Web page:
Tougher penalties for dangerous drivers

RELATIVES of crash victims have welcomed moves to impose tougher sentences on dangerous drivers.Transport Secretary Alistair Darling yesterday outlined proposals to come down stronger on motorists at fault in fatal accidents, particularly targeting uninsured or disqualified drivers.

RELATIVES of crash victims have welcomed moves to impose tougher sentences on dangerous drivers.

Transport Secretary Alistair Darling yesterday outlined proposals to come down stronger on motorists at fault in fatal accidents, particularly targeting uninsured or disqualified drivers.

Ian Tidy, of Sapiston, near Bury St Edmunds, who has campaigned for eight years for better road safety following the death of his teenage daughter Ruth, applauded the plans.

“We don't take road death as seriously as we should,” he said. “Until we lost our daughter it was only statistics which meant nothing to me.

“But the collective effect of all the deaths has a serious affect. For young men under 23 it is a major cause of death in this country which is tragic and wasteful. We must all take it very seriously because it is indiscriminate.”

Ruth Tidy died following a three-car collision on the A1088 at Euston, near Thetford in March 1998.

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Mr Tidy said the new laws would take some time to have an effect on driver's attitudes but he described the plans as an important step in changing attitudes.

Rev Simon Wilson, East Anglian coordinator for Roadpeace, added: “Victims have been left shocked by lenient sentences and this is a first step in tackling the problem.”

Speaking in the House of Commons yesterday, Mr Darling said: “Taking a life is taking a life no matter how you do it.

“It is important that the courts actually regard somebody who kills somebody using a car in the same way as if they had used any other means of killing people.”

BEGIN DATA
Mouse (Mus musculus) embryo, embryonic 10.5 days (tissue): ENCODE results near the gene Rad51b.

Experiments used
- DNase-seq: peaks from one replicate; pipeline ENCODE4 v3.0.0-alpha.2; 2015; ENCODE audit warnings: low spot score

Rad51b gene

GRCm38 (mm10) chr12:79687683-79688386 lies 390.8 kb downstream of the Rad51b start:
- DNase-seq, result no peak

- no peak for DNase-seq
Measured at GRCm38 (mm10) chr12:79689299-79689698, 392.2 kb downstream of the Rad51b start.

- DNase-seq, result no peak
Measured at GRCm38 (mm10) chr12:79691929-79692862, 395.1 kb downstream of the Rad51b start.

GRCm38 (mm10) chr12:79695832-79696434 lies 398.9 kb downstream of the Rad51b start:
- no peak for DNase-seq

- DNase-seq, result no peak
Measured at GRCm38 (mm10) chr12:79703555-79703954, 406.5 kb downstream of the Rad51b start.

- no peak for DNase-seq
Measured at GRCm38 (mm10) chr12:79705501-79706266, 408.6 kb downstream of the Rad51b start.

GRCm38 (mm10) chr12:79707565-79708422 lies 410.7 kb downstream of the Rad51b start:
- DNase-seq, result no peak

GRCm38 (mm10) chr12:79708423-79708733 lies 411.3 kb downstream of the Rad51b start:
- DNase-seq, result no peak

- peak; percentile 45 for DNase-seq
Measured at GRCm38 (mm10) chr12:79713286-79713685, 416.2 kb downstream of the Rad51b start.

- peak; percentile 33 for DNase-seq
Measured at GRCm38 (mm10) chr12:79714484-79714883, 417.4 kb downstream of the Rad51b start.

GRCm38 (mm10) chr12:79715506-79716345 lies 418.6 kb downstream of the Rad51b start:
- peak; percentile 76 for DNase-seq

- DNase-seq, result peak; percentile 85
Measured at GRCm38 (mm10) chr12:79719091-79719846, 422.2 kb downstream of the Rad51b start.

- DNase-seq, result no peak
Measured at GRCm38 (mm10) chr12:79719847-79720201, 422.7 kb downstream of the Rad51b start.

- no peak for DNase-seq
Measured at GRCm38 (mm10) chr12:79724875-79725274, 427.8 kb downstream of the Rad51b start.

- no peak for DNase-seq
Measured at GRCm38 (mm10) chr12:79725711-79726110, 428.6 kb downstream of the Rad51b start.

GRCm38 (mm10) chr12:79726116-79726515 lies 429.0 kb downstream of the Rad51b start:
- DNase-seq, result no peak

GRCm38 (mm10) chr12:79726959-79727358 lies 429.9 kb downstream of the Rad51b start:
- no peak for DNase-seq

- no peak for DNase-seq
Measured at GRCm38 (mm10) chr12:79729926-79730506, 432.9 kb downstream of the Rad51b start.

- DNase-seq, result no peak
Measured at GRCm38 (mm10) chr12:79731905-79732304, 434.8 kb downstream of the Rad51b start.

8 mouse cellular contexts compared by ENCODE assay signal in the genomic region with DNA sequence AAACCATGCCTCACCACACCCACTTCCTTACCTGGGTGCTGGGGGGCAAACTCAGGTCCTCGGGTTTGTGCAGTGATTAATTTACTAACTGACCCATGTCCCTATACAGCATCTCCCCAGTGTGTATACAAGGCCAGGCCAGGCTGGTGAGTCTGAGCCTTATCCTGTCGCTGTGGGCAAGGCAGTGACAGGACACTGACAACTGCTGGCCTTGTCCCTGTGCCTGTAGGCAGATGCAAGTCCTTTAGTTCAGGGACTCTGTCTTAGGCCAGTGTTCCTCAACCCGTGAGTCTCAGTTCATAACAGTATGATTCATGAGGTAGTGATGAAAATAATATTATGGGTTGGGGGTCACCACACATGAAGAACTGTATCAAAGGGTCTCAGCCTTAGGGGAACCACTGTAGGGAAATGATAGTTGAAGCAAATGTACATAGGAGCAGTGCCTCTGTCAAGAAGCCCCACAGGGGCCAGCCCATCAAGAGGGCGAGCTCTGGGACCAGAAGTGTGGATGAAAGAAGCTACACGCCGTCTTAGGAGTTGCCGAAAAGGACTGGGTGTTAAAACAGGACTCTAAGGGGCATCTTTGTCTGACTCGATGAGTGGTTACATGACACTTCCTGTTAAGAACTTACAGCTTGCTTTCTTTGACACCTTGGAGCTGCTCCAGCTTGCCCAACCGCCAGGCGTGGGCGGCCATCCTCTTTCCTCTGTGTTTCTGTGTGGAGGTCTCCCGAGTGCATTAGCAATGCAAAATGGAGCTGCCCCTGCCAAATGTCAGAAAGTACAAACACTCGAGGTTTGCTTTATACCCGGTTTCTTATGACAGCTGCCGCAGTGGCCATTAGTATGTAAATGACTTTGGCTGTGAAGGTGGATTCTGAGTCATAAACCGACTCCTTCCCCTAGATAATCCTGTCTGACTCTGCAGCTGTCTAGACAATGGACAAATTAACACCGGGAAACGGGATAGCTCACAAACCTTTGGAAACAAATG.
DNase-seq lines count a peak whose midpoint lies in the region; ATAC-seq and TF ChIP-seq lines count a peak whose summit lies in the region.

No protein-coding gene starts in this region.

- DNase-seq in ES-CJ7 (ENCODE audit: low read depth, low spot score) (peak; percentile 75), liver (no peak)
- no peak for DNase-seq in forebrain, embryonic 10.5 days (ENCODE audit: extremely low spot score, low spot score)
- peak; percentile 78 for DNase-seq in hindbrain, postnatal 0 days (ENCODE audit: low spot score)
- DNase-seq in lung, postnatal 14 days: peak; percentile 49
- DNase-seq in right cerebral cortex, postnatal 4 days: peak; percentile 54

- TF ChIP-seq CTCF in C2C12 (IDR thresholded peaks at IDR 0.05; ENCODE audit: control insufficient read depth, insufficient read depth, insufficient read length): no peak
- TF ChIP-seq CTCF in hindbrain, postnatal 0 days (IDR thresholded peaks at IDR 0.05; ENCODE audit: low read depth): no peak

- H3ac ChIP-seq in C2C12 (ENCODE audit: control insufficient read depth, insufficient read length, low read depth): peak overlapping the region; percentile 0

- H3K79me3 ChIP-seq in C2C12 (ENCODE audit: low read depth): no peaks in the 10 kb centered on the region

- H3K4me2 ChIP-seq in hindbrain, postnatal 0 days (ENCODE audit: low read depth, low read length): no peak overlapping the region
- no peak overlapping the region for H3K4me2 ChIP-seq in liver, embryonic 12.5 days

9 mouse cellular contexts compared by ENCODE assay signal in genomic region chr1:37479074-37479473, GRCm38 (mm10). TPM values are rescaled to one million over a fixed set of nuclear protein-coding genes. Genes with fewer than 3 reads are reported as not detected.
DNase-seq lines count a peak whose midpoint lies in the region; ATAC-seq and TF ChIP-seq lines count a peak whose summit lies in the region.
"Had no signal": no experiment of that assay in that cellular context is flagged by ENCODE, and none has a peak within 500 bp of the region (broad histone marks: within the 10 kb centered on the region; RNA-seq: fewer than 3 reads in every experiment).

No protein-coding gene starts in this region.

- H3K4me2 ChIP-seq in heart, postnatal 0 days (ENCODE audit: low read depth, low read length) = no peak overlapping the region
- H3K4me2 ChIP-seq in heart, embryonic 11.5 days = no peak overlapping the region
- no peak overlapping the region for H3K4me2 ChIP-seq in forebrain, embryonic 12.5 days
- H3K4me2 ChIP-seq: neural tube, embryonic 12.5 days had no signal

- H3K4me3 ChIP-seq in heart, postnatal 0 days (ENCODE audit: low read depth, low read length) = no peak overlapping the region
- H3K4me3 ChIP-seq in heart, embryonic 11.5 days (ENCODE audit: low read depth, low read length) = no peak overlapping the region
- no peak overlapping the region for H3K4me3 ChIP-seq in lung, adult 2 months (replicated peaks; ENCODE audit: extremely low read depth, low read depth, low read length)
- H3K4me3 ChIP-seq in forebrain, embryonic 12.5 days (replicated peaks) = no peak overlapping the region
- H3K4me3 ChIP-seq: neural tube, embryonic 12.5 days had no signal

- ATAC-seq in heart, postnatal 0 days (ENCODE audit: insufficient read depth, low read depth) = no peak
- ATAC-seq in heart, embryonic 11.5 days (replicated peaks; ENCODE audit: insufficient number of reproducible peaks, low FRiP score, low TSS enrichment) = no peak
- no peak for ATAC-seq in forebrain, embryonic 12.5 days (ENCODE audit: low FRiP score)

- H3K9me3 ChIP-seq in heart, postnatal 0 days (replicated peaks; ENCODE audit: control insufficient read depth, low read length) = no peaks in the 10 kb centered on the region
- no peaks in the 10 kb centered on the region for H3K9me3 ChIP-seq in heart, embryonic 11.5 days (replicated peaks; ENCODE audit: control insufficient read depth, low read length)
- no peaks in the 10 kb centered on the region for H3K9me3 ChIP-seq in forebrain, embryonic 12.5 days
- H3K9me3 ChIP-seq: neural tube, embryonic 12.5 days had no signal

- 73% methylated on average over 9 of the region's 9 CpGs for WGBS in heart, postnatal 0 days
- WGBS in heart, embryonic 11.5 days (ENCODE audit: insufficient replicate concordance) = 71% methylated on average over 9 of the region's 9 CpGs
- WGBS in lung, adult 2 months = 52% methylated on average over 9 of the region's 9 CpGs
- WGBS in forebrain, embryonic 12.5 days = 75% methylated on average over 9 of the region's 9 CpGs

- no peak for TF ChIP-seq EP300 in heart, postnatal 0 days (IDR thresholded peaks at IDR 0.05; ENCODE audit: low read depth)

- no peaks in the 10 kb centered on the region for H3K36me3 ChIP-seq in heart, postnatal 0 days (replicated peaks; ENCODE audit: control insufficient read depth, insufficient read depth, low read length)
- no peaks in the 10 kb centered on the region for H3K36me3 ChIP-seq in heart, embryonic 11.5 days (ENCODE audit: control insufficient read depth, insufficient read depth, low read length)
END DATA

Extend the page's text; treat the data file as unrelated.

The proposed Road Safety Bill would create a new offence of causing death by careless or inconsiderate driving punishable by up to five years in prison.

And uninsured or disqualified drivers involved in a fatal accident will also face prosecution under a new offence aimed at getting illegal motorists off the road.

Denise Downing, whose son Marc, a former pupil of Westbourne High School in Ipswich, was killed in a hit and run accident while on holiday near Newquay, Cornwall, in 2003, also welcomed the Bill.

She said: “An illegal car is no different to having an illegal weapon. If I was to go out onto the streets and stab or shoot someone I would be charged for murder or manslaughter and it should be the same principle for those who drive without insurance or a licence.

“I don't think there should be a maximum limit on how long offenders spend in prison but I am pleased something has finally been done because although it is too late for my family and the hundreds like us it is not too late for everyone else.”

Ms Downing started campaigning for stricter penalties after the driver that hit her son, Hayley Matthews, from Redruth, was fined £83 by magistrates after pleading guilty to several motoring offences including failing to stop and failing to report an accident.

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